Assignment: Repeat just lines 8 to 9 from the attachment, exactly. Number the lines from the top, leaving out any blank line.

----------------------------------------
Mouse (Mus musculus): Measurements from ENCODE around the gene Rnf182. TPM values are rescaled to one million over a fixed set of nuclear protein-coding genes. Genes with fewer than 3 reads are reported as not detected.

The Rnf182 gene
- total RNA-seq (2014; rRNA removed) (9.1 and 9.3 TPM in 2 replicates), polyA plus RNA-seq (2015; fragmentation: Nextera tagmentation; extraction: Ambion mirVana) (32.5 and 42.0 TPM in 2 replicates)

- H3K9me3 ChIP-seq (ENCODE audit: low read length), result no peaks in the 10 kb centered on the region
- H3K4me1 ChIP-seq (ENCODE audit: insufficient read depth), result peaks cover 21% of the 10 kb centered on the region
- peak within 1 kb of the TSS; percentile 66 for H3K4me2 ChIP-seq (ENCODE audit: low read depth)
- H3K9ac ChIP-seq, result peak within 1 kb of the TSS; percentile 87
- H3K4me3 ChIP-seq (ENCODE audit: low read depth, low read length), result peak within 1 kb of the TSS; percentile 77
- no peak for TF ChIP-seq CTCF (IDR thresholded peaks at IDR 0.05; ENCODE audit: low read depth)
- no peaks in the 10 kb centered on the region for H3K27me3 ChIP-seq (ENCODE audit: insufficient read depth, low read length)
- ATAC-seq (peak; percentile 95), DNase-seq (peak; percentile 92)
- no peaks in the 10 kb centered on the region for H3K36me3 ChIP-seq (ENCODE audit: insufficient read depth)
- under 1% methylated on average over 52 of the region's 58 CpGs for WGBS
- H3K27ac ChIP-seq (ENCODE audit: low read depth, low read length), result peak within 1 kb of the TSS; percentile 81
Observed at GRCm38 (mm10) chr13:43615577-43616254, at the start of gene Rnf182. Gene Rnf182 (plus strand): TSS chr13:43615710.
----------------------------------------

- H3K4me3 ChIP-seq (ENCODE audit: low read depth, low read length), result peak within 1 kb of the TSS; percentile 77
- no peak for TF ChIP-seq CTCF (IDR thresholded peaks at IDR 0.05; ENCODE audit: low read depth)